Giant African Millipede

Children's Zoo

Location

In the Zoo
Size
Male
Female
Height:
Length:
4-11 inches
4-11 inches
Weight
1-2 pounds
Maturity:
Unknown
Unknown

Geographic Range

Central and West Coast of Africa

Scientific Information

Scientific Name:
Archispirostreptus gigas
Class:
Diplopoda
Order:
Spirobolida
Family:
Spirostreptidae
Genus:
Archispirostreptus

Lifestyle and Lifespan

Diet:
Decomposer
Activity Time Frame:
Nocturnal
Interactivity:
Social
Sexual Dimorphism:
No
Gestation:
3 months
Lifespan in the Wild:
5-7 years
Lifespan in Captivity:
5-7 years

Conservation

Status:
Not Evaluated
Threats:
Habitat Loss- Deforestation

Characteristics

Black in color. Two antennae, two compound eyes, two pairs of legs per body segment (except for head and tail segment). Usually 30 to 40 segments, but may have more. One of the largest millipedes in the world; can grow up to 11 inches in length. Males and females look alike.

Species Specifics

There are over 10,000 species of millipede worldwide. Millipedes belong to the class Diplopoda, which has at least 15 recognized orders of millipedes. The giant millipede (Archispirostreptus spp.) belongs to the order Spirostreptida.

Physical Characteristics

Millipedes have developed unique defense mechanisms for survival. Some species of millipedes can also secrete a foul-smelling/terrible tasting fluid through glands located alongside their body, near the legs on each segment. The toxicity of this fluid varies from species to species. For example, the excretions of some species can discolor human skin or irritate the eyes, others are corrosive, and some species even produce cyanide that can repel or kill insect predators.

Ecology

Habitat

Moist debris, rotting wood, and plant matter of tropical and subtropical regions.

Distribution

The giant millipede lives in both tropical and arid coastal forests of eastern Africa.

Diet

In the wild, millipedes eat decaying plant matter, called detritus, making them detritivores.

Ecological Web

Millipedes eat decaying plant material which cleans up the forest floors. In turn, that material passes through the millipede and fertilizes the soil, helping new plants to grow.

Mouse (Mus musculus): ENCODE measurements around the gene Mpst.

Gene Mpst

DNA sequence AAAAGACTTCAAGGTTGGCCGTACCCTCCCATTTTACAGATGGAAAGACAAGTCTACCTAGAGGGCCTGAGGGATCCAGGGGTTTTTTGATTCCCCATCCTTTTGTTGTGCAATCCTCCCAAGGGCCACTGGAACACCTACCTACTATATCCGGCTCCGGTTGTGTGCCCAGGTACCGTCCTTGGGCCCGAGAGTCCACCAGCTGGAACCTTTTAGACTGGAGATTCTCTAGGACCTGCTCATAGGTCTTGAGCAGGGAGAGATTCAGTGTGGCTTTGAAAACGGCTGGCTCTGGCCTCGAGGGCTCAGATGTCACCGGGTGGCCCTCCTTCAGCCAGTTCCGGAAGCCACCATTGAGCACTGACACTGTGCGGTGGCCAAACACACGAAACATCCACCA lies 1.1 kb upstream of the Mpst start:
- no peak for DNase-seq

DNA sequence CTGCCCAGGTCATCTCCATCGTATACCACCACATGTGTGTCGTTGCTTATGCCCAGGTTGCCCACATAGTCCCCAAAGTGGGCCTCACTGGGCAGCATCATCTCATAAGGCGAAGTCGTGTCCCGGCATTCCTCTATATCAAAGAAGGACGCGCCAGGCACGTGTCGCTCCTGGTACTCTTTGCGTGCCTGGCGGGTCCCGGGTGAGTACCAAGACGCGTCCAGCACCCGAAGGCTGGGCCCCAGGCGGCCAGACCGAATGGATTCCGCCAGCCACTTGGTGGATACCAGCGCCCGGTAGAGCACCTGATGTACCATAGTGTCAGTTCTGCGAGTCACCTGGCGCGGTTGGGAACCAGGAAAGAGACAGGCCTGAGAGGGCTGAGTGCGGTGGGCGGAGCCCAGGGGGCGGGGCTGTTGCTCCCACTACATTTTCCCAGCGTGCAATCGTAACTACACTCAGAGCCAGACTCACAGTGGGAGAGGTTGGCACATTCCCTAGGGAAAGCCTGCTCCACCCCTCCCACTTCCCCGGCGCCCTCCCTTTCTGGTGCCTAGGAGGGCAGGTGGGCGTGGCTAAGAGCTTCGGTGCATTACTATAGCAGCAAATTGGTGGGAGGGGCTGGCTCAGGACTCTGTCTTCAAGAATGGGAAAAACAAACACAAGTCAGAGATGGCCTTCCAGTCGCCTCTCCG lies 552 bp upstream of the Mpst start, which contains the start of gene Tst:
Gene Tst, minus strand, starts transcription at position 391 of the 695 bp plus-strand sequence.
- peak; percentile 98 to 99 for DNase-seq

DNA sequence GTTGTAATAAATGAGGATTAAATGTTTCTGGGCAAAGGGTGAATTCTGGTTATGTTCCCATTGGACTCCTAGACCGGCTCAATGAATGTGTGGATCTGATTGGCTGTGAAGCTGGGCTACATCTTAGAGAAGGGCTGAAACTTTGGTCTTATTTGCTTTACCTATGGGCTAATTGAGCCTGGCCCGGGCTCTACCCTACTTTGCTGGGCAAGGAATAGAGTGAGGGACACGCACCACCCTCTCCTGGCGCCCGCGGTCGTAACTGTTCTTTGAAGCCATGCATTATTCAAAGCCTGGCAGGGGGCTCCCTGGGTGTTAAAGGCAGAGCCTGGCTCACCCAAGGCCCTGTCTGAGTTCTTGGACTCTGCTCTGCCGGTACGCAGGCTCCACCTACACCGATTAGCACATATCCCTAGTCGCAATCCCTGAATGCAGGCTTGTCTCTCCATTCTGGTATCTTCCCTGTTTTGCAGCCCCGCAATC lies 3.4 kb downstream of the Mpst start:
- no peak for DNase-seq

Activity and Behavior

Activity Pattern

Millipedes will burrow in the ground during the heat of the day and come out to forage on detritus during the night.

Behavior

One strategy is to curl up into a spiral. This coil protects the millipede's head and soft underside.

Social Behavior

Will live communally.

Reproductive Behavior

Both males and females have their reproductive organs on their undersides. The male winds around the female, transfers sperm from his organ to his legs and thus deposits the sperm inside her. Fertilized eggs are laid in tiny holes in the ground. The white neonates have only a few segments and three pairs of legs. They darken in color and add segments and legs as they grow.

Offspring

20 to 300 eggs

Conservation

Status

Three-Toed Box Turtles are not considered endangered at the national level in the United States, Canada or Mexico, although several U.S. states, including Michigan, New Hampshire, Massachusetts and Connecticut, list T. carolina as a species of special concern. It is considered endangered in Maine. IUCN: VulnerableCITES: Appendix II

Historical

Due to a widespread, consistent and persistent decline of the species, the ICUN considers the Box Turtle to be a Vulnerable Species. The decline is associated with anthropogenic causes, or manmade causes centering on urbanization. Agricultural use of pesticides within a shared water shed has negatively impacted young turtle survivability due to malformed eggs. Introduction of synanthopic predator species, (species who live near and benefit mutually from human settlement and urban habitats) such as ravens, coyotes and raccoons, are increasing in numbers as humans continue to urbanize.

Current Threats

Habitat Loss- Deforestation

Our Role

Oakland Zoo has giant African millipedes on display in the Bug House for the education of the public. We also have millipedes in our program animal collection for animal close-ups.

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How You Can Help

Millipedes are doing well in the wild but lots of other animals in the African Rainforest that depend on millipedes to keep the soil healthy need our help. By supporting the Oakland Zoo you are supporting many conservation organizations across Africa.

Fascinating Facts

While the millipede doesn’t have a thousand legs it does have between one hundred and two hundred.

There are many differences between millipedes and centipedes: centipedes have two legs per body segment, millipedes have four; centipedes are fast-moving carnivores while millipedes are slow herbivores; millipedes don’t bite, centipedes have venom in their fangs; neither sting with their legs.

Of all the Gerrhosaururidae lizards (Plated lizards) they are the most armored.

References